What TikTok’s deal with Oracle could mean for user security

The partnership would allow TikTok to store their US user’s information in Oracle’s data servers, and a special team would protect this data from parent company ByteDance.
TikTok might store US user data on Oracle's servers. Solen Feyissa on Unsplash

Social video-sharing app TikTok is closing in on a deal for storing user information in the US with Oracle, Reuters reported on Thursday. The partnership would allow TikTok to block its parent company ByteDance from accessing US user information, addressing regulatory concerns over security and privacy that date back to the Trump administration. 

According to Reuters, under the new proposed partnership, “the cloud computing giant will store all of TikTok’s US user data on Oracle data servers.” This partnership agreement will also establish a team of engineers and cybersecurity experts based in the US that will be responsible for managing and shielding this data from ByteDance. It’s also possible that TikTok will not have any oversight or control over this team.

Since 2019, ByteDance has been trying to separate TikTok from its Chinese operations. In September 2020, President Trump approved a TikTok deal that would give Oracle and Walmart a combined 20 percent stake in the US arm of the company, after issuing an order that banned TikTok from doing business in the US over concerns that its parent company ByteDance could be funneling user information to the Chinese government. The New York Times reported on the twisted saga of deals that aimed to transfer much of TikTok’s board and stakeholder power into American hands. The sale was ultimately put on hold when Trump left office in early 2021.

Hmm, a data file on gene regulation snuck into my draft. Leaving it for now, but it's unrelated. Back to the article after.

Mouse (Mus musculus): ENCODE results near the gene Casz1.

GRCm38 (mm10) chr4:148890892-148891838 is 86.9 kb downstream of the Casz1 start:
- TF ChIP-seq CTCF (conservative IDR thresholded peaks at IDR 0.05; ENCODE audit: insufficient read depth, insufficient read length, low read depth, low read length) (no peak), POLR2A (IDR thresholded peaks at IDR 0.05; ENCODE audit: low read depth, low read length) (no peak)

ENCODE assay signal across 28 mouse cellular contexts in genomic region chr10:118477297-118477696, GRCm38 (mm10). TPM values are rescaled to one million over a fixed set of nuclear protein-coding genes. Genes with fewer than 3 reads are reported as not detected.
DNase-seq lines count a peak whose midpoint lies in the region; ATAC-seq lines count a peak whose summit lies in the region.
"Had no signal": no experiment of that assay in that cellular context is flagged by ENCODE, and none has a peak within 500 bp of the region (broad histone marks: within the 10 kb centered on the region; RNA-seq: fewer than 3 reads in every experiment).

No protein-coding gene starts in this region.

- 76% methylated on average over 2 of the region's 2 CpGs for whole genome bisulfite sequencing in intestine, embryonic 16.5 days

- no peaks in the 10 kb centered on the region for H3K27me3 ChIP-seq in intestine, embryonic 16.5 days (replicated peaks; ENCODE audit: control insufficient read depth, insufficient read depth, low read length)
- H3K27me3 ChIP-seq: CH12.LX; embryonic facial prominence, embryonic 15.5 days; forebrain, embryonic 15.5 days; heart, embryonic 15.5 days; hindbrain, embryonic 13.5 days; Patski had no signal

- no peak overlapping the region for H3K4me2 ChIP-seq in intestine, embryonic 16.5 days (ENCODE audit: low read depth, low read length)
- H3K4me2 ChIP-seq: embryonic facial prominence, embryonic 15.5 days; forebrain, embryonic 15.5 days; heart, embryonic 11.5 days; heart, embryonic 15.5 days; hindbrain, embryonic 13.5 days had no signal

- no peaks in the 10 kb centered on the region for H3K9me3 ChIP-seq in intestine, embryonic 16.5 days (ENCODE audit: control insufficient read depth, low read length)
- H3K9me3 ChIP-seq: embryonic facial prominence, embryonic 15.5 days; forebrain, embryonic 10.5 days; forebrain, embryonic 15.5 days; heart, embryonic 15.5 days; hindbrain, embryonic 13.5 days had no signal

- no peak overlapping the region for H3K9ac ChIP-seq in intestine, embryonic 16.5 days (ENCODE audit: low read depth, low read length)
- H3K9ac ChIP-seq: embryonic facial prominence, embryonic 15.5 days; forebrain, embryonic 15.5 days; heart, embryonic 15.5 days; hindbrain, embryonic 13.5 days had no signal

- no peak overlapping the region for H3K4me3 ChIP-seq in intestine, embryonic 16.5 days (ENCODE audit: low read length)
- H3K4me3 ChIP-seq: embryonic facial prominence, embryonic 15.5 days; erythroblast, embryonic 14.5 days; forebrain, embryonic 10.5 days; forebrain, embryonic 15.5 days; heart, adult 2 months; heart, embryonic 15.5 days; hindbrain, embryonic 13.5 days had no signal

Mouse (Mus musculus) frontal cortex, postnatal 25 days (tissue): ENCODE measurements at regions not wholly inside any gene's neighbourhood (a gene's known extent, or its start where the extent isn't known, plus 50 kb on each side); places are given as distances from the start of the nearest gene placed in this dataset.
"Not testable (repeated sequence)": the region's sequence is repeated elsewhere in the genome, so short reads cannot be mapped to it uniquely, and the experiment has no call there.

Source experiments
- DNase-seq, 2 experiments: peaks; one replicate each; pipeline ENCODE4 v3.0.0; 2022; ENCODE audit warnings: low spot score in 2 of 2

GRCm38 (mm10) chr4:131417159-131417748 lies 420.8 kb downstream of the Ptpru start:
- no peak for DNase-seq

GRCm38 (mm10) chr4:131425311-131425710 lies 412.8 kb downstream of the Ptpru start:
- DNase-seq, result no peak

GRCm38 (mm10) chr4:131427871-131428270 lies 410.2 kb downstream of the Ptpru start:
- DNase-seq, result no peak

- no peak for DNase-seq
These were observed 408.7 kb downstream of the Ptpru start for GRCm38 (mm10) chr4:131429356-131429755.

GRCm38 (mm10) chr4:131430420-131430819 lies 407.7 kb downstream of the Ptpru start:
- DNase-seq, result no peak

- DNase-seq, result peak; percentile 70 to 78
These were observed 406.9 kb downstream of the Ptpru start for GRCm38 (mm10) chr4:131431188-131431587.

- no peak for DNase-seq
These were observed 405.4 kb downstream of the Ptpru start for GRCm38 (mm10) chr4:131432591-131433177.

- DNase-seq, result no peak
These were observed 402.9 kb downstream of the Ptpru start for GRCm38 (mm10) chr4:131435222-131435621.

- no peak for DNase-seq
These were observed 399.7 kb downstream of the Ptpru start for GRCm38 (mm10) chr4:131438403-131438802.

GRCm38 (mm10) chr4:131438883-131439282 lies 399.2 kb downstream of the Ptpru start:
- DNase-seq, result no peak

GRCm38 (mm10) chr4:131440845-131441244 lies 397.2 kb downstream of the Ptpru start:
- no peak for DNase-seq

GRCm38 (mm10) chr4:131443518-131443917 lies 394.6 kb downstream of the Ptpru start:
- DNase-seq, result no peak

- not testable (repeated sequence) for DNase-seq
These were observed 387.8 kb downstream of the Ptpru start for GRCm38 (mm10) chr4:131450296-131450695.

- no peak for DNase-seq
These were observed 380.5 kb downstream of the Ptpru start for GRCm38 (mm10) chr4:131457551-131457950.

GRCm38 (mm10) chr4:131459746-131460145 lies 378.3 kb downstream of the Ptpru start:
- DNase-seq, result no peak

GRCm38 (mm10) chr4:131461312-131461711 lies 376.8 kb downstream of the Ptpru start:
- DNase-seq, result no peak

[Related: A look inside TikTok’s seemingly all-knowing algorithm]

BuzzFeed News reported that TikTok employees have been scrambling to make US-specific clones of TikTok’s internal systems over the past year. These include tracking and analytics tools used by employees to judge how viral a video is, as well as the recommendation algorithm that powers TikTok’s “For You” page. 

It’s now up to the Committee on Foreign Investment in the United States (CFIUS) to decide whether to approve the deal or not. CFIUS was the agency that ordered ByteDance to divest TikTok in late 2020. Additionally, the Biden administration is working on developing new regulations for overseeing TikTok and other Chinese-owned apps that might raise national security concerns, The Washington Post reported in February.  

“If an agreement with CFIUS is indeed reached, TikTok would then need to transfer physical control of its US user data to Oracle’s cloud,” Axios reported. Then, Oracle would need to provide national security assurances to government agencies. If all goes well, Axios predicts that this could set the stage for TikTok’s initial public offering on the US stock market. It also means that the saga over TikTok and US privacy or national security concerns could be something we can all finally scroll past.